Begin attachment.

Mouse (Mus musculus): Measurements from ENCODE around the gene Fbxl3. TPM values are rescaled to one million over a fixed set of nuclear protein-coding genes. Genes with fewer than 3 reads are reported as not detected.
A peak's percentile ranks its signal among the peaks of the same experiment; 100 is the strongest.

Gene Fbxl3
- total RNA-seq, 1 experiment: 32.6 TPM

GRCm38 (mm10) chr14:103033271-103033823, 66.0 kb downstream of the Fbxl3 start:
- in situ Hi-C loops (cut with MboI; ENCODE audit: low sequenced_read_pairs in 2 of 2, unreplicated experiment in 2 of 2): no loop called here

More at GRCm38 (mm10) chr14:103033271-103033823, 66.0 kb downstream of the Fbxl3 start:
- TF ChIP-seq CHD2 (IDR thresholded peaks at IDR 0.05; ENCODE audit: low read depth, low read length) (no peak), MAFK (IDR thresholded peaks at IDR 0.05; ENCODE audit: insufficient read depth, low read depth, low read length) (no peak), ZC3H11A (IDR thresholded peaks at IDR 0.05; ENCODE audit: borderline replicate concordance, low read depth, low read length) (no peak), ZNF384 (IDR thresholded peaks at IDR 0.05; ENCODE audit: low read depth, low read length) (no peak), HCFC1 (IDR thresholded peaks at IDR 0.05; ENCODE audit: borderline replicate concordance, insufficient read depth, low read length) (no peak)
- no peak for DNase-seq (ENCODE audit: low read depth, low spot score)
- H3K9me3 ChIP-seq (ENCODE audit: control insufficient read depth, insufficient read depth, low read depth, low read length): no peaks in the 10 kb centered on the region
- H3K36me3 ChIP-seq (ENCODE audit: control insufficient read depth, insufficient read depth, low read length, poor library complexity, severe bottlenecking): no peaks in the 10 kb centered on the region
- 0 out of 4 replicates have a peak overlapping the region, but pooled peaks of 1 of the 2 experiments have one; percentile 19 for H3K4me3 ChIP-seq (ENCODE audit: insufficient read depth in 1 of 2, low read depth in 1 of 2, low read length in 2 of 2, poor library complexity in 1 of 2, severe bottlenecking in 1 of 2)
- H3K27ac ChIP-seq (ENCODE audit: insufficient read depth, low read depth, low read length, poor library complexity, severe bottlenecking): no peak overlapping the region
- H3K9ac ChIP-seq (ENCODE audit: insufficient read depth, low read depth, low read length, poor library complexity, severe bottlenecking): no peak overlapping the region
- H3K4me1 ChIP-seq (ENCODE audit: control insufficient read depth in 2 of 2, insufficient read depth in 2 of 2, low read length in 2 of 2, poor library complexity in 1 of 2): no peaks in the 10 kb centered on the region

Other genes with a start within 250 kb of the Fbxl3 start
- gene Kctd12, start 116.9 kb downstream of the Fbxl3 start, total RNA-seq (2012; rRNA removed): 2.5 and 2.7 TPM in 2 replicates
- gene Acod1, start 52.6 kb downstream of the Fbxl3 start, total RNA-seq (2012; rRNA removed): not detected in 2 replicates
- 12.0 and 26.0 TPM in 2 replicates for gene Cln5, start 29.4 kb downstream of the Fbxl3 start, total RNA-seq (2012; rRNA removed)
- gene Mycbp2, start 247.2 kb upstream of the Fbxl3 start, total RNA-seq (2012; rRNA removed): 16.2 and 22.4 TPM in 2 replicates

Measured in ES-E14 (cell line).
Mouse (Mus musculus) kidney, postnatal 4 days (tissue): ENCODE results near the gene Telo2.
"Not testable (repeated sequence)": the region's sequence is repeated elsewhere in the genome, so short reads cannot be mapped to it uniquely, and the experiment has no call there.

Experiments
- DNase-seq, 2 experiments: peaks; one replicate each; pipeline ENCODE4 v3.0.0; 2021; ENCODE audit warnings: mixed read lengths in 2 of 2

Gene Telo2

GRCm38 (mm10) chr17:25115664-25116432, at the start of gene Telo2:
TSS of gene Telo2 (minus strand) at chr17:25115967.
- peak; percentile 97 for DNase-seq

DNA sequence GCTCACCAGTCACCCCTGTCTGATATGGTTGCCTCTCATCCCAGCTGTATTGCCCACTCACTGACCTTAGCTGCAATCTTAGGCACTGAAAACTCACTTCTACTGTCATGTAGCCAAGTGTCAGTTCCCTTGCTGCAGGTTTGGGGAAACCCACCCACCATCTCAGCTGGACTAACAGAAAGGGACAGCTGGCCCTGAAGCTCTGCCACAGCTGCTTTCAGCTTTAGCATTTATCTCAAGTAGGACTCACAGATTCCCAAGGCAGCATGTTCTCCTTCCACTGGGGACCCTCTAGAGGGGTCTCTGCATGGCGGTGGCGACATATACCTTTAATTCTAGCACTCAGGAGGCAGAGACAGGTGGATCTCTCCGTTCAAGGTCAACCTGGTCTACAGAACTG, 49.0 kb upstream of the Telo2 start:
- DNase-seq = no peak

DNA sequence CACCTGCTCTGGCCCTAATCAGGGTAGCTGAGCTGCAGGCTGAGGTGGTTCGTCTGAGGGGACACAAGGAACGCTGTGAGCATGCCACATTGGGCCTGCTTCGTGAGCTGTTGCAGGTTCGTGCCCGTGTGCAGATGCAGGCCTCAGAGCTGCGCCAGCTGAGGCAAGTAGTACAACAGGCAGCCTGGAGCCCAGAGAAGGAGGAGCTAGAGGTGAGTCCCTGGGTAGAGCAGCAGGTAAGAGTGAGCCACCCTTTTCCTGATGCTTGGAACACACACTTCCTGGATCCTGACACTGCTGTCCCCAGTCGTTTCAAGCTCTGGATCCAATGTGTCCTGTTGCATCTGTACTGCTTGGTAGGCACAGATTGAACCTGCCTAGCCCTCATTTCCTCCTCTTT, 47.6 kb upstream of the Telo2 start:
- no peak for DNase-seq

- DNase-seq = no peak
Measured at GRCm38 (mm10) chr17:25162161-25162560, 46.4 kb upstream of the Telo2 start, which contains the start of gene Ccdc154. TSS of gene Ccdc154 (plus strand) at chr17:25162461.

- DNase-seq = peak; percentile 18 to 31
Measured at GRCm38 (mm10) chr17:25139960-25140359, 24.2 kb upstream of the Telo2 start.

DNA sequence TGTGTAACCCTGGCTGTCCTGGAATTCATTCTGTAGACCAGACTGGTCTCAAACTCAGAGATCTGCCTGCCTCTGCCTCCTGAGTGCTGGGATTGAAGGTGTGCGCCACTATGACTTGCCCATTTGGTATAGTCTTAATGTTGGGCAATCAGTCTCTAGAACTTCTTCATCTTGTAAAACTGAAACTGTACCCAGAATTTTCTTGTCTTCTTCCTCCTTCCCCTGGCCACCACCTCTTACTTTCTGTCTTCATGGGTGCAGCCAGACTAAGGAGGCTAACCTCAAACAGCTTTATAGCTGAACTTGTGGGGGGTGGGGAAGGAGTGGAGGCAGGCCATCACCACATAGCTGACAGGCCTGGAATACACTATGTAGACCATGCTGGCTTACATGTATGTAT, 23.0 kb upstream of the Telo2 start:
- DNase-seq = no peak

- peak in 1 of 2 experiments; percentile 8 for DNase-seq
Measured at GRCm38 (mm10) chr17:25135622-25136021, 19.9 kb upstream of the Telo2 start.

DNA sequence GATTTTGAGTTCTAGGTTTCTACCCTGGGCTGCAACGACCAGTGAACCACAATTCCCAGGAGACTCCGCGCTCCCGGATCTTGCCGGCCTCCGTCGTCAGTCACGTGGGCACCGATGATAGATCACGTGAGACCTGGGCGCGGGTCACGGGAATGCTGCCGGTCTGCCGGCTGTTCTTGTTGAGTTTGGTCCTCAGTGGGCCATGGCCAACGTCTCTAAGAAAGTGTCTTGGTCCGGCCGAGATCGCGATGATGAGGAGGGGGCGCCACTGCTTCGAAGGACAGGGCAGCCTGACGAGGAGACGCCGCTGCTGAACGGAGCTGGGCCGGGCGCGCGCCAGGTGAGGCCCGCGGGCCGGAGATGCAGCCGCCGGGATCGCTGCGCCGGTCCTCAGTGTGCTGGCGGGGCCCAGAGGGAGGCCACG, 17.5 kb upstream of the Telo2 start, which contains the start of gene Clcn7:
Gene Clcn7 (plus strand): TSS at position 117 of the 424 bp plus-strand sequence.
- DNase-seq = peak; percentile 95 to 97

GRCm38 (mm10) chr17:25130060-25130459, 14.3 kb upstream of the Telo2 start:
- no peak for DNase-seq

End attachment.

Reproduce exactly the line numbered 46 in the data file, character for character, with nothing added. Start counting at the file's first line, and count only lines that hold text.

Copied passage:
- no peak for DNase-seq